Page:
As you pass through the low doorway of Arabian Breeze, you're confronted with the mechanical racket of mixers and a bemused sideways stare from a flour-coated, dark-eyed young man who's busy flopping huge rounds of dough on concave Syrian sajh stoves. It's a rocky-yet-necessary transition from the everyday environs of Northeast Broadway to the cartoonish Aladdin-esque charm of Ziad and Hilda Khouri's new Middle Eastern restaurant. The place bolsters its traditional Syrian and Lebanese offerings with three floors worth of Technicolor paint, earthy tile work and beaded lamps.
Late last month, before the Breeze even started serving its briny makdous (pickled baby eggplant stuffed with a lemony garlic and pine-nut mash) and crumbly-moist kibbah lamb balls (nestled in what Bite Club considers "lemon gravy"), the joint received loads of local press. That's because locals have been aching to escape the long waits at the Khouri family's other cramped-yet-beloved restaurant, Nicholas, since it became Southeast Grand Avenue's answer to the Fertile Crescent in 1986. Now Middle Eastern cuisine lovers have ample room to gorge on the Khouris' Lebanese home cookin,' from slurping slow-cooked okra stew in Breeze's basement dining room to puffing on water pipes upstairs in the restaurant's breezy "Hookah Do" indoor garden lounge ($15 per half-hour of hookah). The new compound also boasts a two-room, 60-person private dining area that takes up the restaurant's whole third floor.
Bite Club's only gripe? At the Breeze, the Khouris have continued Nicholas' irritating no-credit-cards policy. Sure, there's an ATM on site, but on Bite Club's last visit it was broken. "VISA companies take 2.7 percent of every ticket you sell," explains Hilda Khouri. "So our cash-only policy helps us keep our prices cheap." Fair enough, but the credit kibosh still makes us grumpy. Just because a family spends two years refurbishing an old Craftsman bungalow to look like Kubla Khan's stately pleasure dome-well, that doesn't mean they need to act so frickin' Byzantine.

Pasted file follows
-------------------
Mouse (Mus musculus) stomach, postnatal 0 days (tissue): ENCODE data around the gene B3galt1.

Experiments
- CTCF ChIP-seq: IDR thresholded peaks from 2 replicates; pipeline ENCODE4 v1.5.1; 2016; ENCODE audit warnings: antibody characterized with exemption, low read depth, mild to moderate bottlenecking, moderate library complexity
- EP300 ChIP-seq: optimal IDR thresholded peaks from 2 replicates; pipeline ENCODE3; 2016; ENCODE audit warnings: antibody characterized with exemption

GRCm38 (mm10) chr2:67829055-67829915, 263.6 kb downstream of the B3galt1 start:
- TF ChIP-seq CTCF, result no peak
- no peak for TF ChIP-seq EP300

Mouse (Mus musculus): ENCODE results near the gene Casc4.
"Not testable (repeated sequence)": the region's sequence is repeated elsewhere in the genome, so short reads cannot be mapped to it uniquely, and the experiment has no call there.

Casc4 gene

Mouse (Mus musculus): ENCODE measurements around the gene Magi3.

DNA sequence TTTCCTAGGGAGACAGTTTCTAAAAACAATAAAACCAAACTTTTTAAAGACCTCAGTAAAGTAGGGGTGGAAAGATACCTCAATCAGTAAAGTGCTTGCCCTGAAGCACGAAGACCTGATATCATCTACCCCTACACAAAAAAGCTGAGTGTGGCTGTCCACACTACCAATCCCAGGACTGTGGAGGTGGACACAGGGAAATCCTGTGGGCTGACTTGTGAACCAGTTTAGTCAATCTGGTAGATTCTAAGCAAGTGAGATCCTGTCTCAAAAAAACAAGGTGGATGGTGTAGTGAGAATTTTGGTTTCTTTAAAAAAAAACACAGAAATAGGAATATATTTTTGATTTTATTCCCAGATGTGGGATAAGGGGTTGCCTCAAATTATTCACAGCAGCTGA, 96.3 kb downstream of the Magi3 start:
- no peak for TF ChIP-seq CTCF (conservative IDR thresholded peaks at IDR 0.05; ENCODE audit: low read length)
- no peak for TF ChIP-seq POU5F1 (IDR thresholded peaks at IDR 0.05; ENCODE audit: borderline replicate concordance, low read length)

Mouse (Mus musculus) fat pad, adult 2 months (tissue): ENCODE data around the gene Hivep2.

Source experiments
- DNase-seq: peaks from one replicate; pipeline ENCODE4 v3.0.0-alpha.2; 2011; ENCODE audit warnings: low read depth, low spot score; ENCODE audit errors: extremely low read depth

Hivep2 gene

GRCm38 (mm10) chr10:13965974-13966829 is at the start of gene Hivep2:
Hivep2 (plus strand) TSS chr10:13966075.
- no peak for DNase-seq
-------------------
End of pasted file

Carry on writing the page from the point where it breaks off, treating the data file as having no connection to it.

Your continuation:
Holy Crap: The McMenamins Empire now has less waste, thanks to a new composting program offered exclusively to commercial accounts by Cloudburst Garbage and Recycling. Four McMenamins restaurants (Bagdad Theater, Kennedy School, White Eagle and the 23rd Avenue Tavern & Pool) have been "recycling" waste like hand-cut fries and half-chewed Communication Breakdown burgers for the past month-cutting down on waste volume by an estimated 70 percent. Way to go, local food giant!
, 3223 NE Broadway, 445-4700.
, 318 SE Grand Ave., 235-5123.